The union representing the film and television crews said its 60,000 members would go on a nationwide strike on Monday if they failed to come to an agreement that meets the demands of just and safe working conditions.
A strike would end the shooting of a wide range of film and television productions and extend far beyond Hollywood, affecting productions in Georgia, New Mexico and other North American shoots.
International Alliance of Theatrical Employees International President Matthew Loeb said on Wednesday the strike would start at 12:01 a.m. Monday unless an agreement was reached on rest and meal periods and pay for his less well-off workers paid.
BREAKING: Unless a deal is struck, IATSE film & TV workers will start nationwide strike October 18 at 12:01 am (PDT)https://t.co/nFEw6ZIyKy
Loeb cited a lack of urgency in the pace of negotiations to set a strike date.
“Without an end date, we could go on talking forever,” Loeb said in a statement. “Our members deserve to have their basic needs met now.”
A strike would be a serious setback for an industry that has recently returned to work after long pandemic shutdowns and recurring aftershocks amid new outbreaks.
As in other industries, many people behind the scenes began to reassess their lives and the demands of their profession during the pandemic. And now that production is on the rise again, union leaders say “catching up” leads to worse working conditions.
“People have reported that working conditions have deteriorated and worsened,” Jonas Loeb, IATSE communications director, told the AP last week. “And those 60,000 behind-the-scenes workers who are under these contracts are really at a breaking point.”
It would be the first national strike in the 128-year history of the IATSE, whose members include directors of photography, cameramen, decorators, carpenters, hairdressers and makeup artists, animators and many more.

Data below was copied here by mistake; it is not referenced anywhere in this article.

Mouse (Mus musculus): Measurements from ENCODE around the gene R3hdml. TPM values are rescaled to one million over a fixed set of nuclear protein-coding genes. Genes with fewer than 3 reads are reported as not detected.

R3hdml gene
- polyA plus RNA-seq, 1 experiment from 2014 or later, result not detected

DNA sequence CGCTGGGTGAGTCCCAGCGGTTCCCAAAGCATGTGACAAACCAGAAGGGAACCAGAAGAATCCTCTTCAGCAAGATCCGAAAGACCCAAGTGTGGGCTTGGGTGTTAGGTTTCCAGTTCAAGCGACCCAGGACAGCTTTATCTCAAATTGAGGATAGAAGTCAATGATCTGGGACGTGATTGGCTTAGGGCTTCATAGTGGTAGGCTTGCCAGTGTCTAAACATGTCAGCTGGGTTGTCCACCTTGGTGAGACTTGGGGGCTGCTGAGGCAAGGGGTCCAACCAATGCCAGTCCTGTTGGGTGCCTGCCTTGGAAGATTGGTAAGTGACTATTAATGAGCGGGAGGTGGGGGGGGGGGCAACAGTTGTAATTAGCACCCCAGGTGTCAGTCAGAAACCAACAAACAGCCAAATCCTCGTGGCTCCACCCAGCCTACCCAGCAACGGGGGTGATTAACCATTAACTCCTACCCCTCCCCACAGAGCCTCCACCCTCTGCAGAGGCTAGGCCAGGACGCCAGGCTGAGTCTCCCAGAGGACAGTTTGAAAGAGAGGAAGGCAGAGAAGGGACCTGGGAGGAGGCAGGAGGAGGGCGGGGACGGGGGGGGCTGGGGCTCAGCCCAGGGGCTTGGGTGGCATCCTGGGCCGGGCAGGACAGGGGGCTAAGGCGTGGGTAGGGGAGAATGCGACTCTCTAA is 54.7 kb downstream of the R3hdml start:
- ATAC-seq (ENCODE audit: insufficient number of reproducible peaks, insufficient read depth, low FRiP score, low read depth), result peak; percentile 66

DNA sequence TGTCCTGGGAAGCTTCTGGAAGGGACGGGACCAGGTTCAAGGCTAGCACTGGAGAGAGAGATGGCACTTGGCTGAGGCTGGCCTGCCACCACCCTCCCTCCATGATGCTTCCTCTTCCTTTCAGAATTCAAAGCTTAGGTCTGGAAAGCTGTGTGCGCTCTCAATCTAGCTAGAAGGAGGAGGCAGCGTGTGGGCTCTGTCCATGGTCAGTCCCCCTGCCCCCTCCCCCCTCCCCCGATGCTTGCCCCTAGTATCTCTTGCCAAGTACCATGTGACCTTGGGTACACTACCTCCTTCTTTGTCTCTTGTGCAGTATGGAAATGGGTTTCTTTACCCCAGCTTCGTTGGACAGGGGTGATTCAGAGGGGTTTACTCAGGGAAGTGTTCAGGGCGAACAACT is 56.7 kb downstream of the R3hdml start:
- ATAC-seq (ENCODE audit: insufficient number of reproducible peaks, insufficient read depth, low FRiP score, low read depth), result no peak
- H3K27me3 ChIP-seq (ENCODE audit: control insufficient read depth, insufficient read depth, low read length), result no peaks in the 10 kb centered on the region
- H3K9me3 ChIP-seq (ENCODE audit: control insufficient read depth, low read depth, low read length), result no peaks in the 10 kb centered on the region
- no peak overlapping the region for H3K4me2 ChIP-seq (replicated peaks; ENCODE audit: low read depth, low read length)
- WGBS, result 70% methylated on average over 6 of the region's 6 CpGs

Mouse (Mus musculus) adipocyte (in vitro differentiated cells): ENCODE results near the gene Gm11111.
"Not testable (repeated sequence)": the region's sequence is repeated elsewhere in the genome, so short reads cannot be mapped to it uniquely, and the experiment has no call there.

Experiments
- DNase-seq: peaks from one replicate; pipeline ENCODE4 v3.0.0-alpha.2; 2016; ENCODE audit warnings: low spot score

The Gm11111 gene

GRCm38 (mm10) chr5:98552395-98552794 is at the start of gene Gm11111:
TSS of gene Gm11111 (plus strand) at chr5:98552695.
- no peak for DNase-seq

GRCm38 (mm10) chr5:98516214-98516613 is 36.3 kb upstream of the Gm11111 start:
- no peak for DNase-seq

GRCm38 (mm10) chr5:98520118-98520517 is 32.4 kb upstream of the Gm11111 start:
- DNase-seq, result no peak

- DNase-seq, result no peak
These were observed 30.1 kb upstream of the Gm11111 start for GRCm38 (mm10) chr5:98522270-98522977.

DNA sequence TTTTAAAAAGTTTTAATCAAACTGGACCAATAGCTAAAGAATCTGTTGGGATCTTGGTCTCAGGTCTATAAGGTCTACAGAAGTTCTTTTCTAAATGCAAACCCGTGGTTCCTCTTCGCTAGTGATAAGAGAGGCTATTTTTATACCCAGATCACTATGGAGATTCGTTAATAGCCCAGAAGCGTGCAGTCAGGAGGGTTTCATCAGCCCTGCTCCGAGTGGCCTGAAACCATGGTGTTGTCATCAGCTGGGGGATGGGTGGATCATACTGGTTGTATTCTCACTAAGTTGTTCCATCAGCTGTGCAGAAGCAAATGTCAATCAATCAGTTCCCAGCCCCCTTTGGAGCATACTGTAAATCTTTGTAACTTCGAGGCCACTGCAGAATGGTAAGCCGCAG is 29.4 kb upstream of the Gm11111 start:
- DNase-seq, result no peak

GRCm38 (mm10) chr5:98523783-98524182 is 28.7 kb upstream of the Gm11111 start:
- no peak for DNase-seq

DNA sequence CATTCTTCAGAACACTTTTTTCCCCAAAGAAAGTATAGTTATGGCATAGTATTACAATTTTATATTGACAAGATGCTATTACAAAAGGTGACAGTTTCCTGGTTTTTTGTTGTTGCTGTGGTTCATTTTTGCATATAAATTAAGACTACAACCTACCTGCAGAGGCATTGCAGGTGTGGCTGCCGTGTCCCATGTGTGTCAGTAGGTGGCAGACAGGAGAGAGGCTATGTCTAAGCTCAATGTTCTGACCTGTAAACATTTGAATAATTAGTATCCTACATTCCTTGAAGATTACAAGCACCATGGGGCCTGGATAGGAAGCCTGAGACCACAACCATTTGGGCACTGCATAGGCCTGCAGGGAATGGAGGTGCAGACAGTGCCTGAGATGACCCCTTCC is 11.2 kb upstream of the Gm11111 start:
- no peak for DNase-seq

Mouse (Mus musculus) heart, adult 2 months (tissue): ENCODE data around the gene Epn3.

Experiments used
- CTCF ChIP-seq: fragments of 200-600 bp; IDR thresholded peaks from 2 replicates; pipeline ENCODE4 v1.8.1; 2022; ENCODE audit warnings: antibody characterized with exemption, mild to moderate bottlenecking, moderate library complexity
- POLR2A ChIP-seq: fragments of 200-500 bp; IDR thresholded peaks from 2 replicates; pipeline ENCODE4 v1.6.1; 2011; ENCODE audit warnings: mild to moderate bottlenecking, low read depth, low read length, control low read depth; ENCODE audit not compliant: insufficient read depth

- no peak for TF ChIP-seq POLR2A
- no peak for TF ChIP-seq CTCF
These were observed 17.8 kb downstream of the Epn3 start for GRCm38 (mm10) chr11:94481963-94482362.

Union members say they are forced to work excessive hours and do not get reasonable rest through meal breaks and enough free time between shifts. Executives say the lowest paid artisans receive unliveable wages. And streamers like Netflix, Apple, and Amazon are allowed to pay even less under previous deals that allowed them more flexibility when they were newbies.
On the coast7:25IATSE strike
“We have continued to try to make employers understand the importance of our priorities, the fact that they are human beings and that working conditions are about dignity, health and safety at work,” said said Rebecca Rhine, National Executive Director of the Filmmakers Guild, IATSE Local 600. “Health and safety issues, unsafe hours, not interrupting meals, have been the exception for many years in the industry, which is a tough industry. But what they have become is the norm. “
The union reported on Oct. 4 that its members voted overwhelmingly to allow its president to authorize a strike, but negotiations and hopes of avoiding a walkout resumed after the vote.
The Alliance of Motion Picture and Television Producers, which represents studios and other entertainment companies in negotiations, said its members value their team members and are committed to avoiding a shutdown in an industry that is still recovering.
“A strike is always difficult for everyone. Everyone suffers, it is hard, but I believe that our members have the will and the determination to do what is necessary to be heard and so that their voices are translated into real change in the industry, ”Rhine said. .
“What we have learned from the pandemic is that employers can change the way they do business if it is in their best interests to do so.”